Until now, it’s not been possible for third-party manufacturers to design and build peripherals like new motion-tracked controllers for the HTC Vive. This is because Valve’s Lighthouse room-scale tracking system, enabled by the two base stations that ship with the Vive, has operated as a closed system.
This has changed today, as Valve has announced SteamVR Tracking, an initiative to get the Vive’s Lighthouse technology out to third-party developers, for free. Well, it’s not entirely free – the license to use the technology itself costs nothing, but Valve requires all licensees to attend a US$3,000, 3.5-day training course, hosted by Synapse:
“For now, Valve requires at least one individual representative from each licensee company to attend this in-person training program. (In the future, in-person training may not be a requirement of licensees.) The tuition for this program, paid to Synapse, will be approximately $3000 USD per participant. The first available classes will be held in September 2016. Session A will be September 12-15, session B will be September 21-23.”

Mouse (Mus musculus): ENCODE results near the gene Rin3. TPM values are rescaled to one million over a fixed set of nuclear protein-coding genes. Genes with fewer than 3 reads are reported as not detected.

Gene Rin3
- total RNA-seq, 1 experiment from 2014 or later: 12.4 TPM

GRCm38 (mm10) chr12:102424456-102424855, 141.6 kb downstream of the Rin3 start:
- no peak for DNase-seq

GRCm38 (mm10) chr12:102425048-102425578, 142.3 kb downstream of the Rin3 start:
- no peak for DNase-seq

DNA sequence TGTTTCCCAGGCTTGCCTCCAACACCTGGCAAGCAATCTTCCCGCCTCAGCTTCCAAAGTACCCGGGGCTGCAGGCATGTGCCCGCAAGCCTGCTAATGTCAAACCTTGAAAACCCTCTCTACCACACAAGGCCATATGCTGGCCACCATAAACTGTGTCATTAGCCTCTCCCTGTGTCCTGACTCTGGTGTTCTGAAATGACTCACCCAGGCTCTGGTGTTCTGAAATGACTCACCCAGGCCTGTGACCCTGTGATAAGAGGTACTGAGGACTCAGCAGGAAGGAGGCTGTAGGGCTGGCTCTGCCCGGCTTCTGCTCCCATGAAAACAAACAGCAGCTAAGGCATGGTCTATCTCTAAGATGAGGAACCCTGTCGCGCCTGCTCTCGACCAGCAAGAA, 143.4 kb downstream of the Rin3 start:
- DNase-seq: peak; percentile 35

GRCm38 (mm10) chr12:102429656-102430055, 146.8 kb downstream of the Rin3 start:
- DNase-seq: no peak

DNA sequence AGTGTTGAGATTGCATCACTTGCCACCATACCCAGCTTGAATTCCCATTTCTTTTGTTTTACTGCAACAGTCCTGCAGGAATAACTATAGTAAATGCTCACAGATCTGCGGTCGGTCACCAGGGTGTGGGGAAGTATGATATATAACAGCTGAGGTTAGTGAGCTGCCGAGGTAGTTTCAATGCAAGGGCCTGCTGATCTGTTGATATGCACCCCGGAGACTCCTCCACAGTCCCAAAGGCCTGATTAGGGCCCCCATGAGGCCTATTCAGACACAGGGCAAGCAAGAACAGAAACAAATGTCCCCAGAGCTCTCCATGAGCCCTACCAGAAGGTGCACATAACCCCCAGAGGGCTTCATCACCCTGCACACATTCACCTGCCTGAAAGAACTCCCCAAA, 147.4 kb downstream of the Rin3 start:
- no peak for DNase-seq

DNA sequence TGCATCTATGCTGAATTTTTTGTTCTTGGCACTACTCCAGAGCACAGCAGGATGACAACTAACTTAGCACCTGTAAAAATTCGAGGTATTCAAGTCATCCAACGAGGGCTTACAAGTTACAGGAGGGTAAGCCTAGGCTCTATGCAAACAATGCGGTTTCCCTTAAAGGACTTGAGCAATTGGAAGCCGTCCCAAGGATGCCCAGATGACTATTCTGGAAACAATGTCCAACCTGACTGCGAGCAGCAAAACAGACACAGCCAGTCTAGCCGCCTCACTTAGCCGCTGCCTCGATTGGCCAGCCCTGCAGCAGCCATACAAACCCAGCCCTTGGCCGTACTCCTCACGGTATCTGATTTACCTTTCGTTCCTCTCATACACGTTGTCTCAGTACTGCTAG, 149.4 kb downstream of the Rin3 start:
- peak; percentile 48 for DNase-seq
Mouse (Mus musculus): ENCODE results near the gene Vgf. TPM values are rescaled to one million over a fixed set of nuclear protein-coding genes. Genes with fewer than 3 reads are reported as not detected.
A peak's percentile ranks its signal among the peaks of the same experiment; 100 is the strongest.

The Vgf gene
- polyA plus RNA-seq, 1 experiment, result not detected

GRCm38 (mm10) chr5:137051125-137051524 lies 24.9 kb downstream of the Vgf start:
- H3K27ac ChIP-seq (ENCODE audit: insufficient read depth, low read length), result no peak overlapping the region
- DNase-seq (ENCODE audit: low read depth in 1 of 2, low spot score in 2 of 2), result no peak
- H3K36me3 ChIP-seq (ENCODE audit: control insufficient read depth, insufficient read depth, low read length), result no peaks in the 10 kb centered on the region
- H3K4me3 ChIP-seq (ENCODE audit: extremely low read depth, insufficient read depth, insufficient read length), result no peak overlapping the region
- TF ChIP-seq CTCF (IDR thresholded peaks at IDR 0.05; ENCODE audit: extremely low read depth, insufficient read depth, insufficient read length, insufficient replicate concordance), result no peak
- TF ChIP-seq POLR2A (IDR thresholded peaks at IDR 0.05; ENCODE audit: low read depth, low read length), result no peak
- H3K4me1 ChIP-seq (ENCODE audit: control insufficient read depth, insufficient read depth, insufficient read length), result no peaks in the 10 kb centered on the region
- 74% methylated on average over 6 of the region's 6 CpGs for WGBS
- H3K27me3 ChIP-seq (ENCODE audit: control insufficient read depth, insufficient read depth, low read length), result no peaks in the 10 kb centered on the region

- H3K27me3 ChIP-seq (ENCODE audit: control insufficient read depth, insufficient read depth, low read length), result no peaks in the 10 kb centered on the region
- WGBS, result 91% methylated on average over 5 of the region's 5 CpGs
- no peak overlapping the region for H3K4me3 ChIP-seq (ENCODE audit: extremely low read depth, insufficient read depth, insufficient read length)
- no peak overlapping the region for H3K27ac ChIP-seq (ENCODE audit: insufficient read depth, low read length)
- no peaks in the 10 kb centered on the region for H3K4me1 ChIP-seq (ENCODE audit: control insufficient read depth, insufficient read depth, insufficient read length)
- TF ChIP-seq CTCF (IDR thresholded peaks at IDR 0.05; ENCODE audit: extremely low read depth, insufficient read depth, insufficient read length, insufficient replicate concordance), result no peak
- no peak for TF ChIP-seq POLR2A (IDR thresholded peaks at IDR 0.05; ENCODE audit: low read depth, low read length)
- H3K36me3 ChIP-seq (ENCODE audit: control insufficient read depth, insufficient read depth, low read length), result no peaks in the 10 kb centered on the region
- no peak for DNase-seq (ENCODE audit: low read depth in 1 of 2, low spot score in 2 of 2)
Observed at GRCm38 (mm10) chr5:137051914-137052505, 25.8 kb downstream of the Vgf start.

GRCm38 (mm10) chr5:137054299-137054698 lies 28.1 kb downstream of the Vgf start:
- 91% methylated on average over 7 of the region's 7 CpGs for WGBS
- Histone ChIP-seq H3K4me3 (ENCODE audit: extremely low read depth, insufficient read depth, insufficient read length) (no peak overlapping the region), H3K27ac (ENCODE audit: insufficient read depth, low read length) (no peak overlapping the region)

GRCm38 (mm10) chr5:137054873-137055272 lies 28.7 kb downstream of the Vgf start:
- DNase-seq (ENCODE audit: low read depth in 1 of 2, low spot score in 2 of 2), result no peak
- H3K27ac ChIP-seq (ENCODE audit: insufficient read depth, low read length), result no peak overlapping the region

These training courses will teach developers best practices for using the SteamVR Tracking system, and is intended for experienced engineers rather than amateur developers.
An official FAQ expands on why Valve isn’t charging for licensing, and not charging royalties, surmising that more SteamVR devices, and more developers with SteamVR Tracking experience, is ultimately going to push Valve to make more of its own improvements on its own end.
However, Valve is not yet allowing anyone to build their own base stations – only devices that use the base stations’ tracking system:
“For now we need to make sure that there is complete compatibility among base stations and tracked devices. Longer term, we do want the hardware community to help us evolve base station design and to help innovate in that area, but given our own limited bandwidth we need to push that collaboration out to some future date.”
This is great news for people who are looking to build controller addons, or entirely new devices, but still want to maintain compatibility with the HTC Vive headset. While we’re not yet at a point where the potential uses of the default HTC Vive motion controller have been played out, this does provide an immediate future-proofing for when developers do feel they’ve reached the limit of that hardware.